Compare and contrast

Group size: Groups of 5–10 students

Course type: Online (synchronous), in-person

Ask your students to focus on a specific chapter in your textbook. Then, place them in groups and ask them to make connections and identify differences between ideas that can be found in course readings and other articles and videos they may find. This way, they can compare their ideas in small groups and learn from one another’s perspectives. In online real-time classes, instructors can use Zoom breakout rooms to put students in small groups.

Assess/diagnose/act

Group size: Groups of 5–10 students 

Course type: Online (synchronous), in-person

This activity will improve students’ problem-solving skills and can help engage them in more dynamic discussions. Start by proposing a topic or controversial statement. Then follow these steps to get conversations going. In online classes, students can either raise their hands virtually or use an online discussion forum to engage with their peers. 

  • Assessment: What is the issue or problem at hand?
  • Diagnosis: What is the root cause of this issue or problem?
  • Action: How can we solve the issue?

3 motivational activities for college students

Moral dilemmas

Group size: Groups of 3–7 students 

Course type: Online (synchronous), in-person

Provide students with a moral or ethical dilemma, using a hypothetical situation or a real-world situation. Then ask them to explore potential solutions as a group. This activity encourages students to think outside the box to develop creative solutions to the problem. In online learning environments, students can use discussion threads or Zoom breakout rooms.

Conversation stations

Group size: Groups of 4–6 students 

Course type: In-person

This activity exposes students’ ideas in a controlled way, prompting discussions that flow naturally. To start, share a list of discussion questions pertaining to a course reading, video or case study. Put students into groups and give them five-to-ten minutes to discuss, then have two students rotate to another group. The students who have just joined a group have an opportunity to share findings from their last discussion, before answering the second question with their new group. After another five-to-ten minutes, the students who haven’t rotated yet will join a new group.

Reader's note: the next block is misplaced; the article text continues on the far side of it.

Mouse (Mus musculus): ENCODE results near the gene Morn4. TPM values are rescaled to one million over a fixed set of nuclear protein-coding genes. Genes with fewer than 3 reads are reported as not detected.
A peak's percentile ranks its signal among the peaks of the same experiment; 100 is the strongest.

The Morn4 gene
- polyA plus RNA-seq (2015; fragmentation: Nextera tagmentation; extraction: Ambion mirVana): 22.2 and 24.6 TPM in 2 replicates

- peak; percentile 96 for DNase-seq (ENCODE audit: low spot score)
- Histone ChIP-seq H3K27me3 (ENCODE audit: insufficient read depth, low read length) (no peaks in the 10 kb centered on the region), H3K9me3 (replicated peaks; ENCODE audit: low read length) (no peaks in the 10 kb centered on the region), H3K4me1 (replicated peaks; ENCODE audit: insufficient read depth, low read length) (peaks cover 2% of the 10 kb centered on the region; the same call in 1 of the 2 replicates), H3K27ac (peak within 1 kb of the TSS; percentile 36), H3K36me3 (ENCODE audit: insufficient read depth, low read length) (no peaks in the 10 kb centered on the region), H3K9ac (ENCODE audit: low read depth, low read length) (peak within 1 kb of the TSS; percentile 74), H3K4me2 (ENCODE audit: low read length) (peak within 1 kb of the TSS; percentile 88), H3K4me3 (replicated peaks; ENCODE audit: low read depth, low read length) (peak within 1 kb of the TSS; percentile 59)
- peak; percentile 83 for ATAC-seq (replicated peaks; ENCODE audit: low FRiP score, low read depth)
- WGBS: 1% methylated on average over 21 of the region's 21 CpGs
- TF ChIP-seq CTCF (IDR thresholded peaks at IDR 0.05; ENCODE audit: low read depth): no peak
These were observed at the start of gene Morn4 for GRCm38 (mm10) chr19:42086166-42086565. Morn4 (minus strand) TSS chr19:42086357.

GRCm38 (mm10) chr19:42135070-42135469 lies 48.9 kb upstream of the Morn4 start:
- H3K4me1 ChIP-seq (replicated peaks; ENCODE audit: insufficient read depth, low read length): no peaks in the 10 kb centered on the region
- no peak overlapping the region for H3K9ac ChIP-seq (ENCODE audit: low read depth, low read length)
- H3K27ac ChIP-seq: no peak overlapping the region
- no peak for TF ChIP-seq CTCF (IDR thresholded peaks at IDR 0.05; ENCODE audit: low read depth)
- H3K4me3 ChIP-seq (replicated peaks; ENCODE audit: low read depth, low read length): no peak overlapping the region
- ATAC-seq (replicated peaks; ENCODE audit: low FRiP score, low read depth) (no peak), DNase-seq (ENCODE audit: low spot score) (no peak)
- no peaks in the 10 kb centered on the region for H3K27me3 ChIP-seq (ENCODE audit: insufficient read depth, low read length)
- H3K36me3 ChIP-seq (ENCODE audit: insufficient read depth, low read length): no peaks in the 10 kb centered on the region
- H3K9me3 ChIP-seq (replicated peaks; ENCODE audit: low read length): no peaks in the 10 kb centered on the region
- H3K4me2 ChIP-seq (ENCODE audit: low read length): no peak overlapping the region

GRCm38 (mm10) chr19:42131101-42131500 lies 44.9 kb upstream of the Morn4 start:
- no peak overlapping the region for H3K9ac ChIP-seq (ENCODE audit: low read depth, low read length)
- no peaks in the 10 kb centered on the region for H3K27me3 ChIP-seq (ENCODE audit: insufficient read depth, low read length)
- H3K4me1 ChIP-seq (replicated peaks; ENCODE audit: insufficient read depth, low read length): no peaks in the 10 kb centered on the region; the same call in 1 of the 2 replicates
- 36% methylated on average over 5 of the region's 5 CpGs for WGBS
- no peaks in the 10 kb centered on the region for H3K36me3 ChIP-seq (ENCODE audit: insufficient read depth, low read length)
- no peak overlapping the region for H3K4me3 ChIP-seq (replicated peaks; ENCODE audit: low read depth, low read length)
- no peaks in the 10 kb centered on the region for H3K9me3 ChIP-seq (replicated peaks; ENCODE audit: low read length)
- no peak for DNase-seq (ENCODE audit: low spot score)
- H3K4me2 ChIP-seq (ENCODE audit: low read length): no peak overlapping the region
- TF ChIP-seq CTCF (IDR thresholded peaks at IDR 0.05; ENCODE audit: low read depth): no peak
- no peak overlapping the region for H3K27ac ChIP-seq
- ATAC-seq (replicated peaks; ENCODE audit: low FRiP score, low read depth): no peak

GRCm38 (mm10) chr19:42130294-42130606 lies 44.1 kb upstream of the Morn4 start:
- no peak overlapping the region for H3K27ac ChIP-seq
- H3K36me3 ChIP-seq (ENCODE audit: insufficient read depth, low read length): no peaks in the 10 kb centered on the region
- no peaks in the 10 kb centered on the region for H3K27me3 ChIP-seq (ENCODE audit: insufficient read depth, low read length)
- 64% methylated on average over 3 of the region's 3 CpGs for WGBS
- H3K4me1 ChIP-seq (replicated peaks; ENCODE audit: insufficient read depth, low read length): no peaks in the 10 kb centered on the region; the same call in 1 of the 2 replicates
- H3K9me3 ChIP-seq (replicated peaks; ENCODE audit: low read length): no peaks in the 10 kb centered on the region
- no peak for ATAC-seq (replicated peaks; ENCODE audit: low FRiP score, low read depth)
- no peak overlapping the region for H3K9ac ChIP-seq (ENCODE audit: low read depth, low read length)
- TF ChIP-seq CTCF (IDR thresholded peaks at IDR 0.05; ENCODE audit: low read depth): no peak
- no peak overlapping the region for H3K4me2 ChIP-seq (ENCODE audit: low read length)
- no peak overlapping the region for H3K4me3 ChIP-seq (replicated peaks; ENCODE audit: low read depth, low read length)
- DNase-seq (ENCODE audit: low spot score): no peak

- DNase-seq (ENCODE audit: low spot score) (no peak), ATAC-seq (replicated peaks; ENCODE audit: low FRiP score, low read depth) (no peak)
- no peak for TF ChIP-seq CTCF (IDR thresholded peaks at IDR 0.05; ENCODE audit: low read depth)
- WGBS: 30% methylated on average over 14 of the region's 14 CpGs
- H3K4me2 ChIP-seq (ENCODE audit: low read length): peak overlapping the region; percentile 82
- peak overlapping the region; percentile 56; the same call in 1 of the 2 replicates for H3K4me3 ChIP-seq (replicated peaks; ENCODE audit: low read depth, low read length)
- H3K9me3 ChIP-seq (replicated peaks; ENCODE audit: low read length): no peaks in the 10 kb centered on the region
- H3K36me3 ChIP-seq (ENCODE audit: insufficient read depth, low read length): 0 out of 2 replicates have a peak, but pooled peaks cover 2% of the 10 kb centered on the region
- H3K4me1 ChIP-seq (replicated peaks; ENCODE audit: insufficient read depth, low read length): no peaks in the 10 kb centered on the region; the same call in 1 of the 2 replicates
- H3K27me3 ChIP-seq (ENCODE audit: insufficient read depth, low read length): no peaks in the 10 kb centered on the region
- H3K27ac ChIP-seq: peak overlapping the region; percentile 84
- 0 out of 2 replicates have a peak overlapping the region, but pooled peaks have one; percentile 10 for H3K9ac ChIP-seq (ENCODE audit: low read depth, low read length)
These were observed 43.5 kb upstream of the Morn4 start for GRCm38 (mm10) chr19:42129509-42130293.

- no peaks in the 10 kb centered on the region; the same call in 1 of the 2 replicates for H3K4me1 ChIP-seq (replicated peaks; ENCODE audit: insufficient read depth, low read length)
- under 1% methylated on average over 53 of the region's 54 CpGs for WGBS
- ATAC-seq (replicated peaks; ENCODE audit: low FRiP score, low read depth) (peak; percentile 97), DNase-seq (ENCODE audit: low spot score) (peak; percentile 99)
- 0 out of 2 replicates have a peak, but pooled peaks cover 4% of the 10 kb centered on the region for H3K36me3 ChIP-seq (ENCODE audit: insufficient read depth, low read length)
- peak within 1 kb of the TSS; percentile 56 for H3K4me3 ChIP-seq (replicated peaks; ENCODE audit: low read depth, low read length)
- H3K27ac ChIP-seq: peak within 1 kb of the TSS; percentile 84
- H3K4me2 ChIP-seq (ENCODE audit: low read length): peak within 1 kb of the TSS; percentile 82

This or that

Group size: Groups of 5–10 students

Course type: Online (synchronous or asynchronous), in-person

This activity allows students to see where their peers stand on a variety of different topics and issues. Instructors should distribute a list of provocative statements before class, allowing students to read ahead. Then, they can ask students to indicate whether they agree, disagree or are neutral on the topic in advance, using an online discussion thread or Google Doc. In class, use another discussion thread or live chat to have students of differing opinions share their views. After a few minutes, encourage one or two members in each group to defend their position amongst a new group of students. Ask students to repeat this process for several rounds to help familiarize themselves with a variety of standpoints.

6 team-building classroom activities for college students

Snowball discussions  

Group size: 2–4 students per group

Course type: Online (synchronous), in-person

Assign students a case study or worksheet to discuss with a partner, then have them share their thoughts with the larger group. Use breakout rooms in Zoom and randomly assign students in pairs with a discussion question. After a few minutes, combine rooms to form groups of four. After another five minutes, combine groups of four to become a larger group of eight—and so on until the whole class is back together again.

Make it personal

Group size: Groups of 2–8 students

Course type: Online (synchronous), in-person

After you’ve covered a topic or concept in your lecture, divide students into small discussion groups (or breakout rooms online). Ask the groups questions like “How did this impact your prior knowledge of the topic?” or “What was your initial reaction to this source/article/fact?” to encourage students to reflect on their personal connections to the course concepts they are learning.

Philosophical chairs